I am pleased to announce the Internet publication of two articles, which connect history to current events (OWS) and also probe the connection of our interpretations of current events with our own self images (OWS and Libya). I took my time to include a good amount of historical data in these articles, and to write them so they unreel smoothly. Also, I aimed for informative works instead of polemical ones.

Political Belief and Self Image: Aron, OWS, And Libya
7 November 2011

From Social Contract to Occupy Wall Street
7 November 2011

The article on political belief was inspired by my experiences arguing my case for support of the Libyan Revolution. I was led to do a great deal of reading, from early this year, and the incubated pondering on this topic was applied to describe how a personal self conception could express itself publicly as “political belief”, and how such subconscious extensions of personality can clash emotionally in what should be even-tempered discussions of political facts. I illustrate the general ideas with three examples: 1950s Cold War political argumentation among French intellectuals, the thinking of people in Occupy Wall Street (OWS), and the arguments pro and con over the Libyan Revolution.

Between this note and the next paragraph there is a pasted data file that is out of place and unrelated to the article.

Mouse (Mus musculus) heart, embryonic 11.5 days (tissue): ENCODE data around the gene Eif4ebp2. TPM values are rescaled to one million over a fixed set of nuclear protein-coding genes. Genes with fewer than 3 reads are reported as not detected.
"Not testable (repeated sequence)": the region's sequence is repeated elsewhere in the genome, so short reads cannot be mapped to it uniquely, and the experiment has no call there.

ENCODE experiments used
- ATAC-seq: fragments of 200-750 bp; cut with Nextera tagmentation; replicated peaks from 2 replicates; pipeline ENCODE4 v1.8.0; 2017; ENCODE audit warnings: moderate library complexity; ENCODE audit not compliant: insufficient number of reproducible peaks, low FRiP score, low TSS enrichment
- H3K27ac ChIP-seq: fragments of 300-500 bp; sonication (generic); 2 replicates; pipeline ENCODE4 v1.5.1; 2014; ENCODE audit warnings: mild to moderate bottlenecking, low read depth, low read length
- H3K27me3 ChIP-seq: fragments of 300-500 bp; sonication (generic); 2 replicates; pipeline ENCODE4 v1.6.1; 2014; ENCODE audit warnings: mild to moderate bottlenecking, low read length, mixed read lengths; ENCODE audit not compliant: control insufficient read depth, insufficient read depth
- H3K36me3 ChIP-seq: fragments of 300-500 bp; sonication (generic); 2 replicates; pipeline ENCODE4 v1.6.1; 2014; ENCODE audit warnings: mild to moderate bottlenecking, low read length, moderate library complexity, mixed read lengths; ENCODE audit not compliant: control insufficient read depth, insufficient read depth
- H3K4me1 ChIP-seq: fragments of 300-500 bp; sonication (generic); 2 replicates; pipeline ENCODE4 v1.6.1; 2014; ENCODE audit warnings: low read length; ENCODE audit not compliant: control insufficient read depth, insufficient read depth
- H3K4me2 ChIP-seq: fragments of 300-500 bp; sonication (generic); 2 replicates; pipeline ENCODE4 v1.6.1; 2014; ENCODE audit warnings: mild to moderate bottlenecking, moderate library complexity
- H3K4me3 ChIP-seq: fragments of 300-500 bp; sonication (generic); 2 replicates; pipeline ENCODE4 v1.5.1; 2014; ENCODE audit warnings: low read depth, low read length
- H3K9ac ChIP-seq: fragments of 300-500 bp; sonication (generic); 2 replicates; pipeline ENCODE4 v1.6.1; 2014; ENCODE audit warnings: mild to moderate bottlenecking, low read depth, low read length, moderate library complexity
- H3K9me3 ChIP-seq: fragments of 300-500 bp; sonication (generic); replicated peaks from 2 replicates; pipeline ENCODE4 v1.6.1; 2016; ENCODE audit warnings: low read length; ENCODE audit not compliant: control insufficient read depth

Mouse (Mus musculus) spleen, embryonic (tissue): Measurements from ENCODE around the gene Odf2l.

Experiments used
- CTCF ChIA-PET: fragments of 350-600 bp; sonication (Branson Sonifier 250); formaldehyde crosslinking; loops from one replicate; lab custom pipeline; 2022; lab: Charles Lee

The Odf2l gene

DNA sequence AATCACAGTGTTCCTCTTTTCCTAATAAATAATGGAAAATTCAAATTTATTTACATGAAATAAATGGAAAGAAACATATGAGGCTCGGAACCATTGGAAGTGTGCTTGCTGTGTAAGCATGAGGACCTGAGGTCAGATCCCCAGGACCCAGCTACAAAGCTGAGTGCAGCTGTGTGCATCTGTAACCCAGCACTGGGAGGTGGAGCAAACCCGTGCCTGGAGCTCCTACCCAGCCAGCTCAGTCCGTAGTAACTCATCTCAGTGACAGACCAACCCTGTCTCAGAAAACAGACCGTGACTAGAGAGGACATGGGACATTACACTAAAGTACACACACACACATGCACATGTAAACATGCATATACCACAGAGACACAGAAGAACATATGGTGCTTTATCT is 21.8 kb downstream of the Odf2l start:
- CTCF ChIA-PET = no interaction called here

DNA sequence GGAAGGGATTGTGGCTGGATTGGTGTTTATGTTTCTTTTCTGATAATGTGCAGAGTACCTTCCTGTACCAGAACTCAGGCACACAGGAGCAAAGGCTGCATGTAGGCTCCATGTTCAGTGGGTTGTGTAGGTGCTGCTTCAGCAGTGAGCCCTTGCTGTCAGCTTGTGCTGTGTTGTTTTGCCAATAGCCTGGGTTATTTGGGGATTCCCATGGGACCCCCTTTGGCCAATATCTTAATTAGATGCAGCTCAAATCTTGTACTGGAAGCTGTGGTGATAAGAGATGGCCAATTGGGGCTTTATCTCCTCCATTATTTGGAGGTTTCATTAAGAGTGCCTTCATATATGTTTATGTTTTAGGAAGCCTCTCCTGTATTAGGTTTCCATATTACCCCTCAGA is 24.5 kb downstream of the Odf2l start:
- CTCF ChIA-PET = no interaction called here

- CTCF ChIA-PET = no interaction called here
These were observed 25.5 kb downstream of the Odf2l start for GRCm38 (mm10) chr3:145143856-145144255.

What is Occupy Wall Street (OWS)? In order to know that, one has to understand where OWS comes from, that is to say what is it about conditions today that have led so many people to manifest as OWS? Part of my research to answer these questions was to review the history that led to the economic conditions of today. My views on OWS are presented in both articles, the second article being an effort to show the details of the shift from the 1945 international consensus for social contracts, to the post 1970s dissension of neo-liberalism and widening income inequality.

My own article on OWS is an attempt to provide a “complete package” in the sense of including discussion of: “where did OWS come from?” and “what are OWS individuals thinking?” with “how is OWS affecting mainstream/corporate political opinion?” plus “what public policies would answer OWS grievances?”, with a listing of some Internet resources presenting pertinent economic data.


7 thoughts on “Political Freedom, the Social Contract, and Occupy Wall Street

  1. By e-mail, I received the following from “a correspondent” about my article “Political Belief and Self Image: Aron, OWS, and Libya”
    Dear Manuel,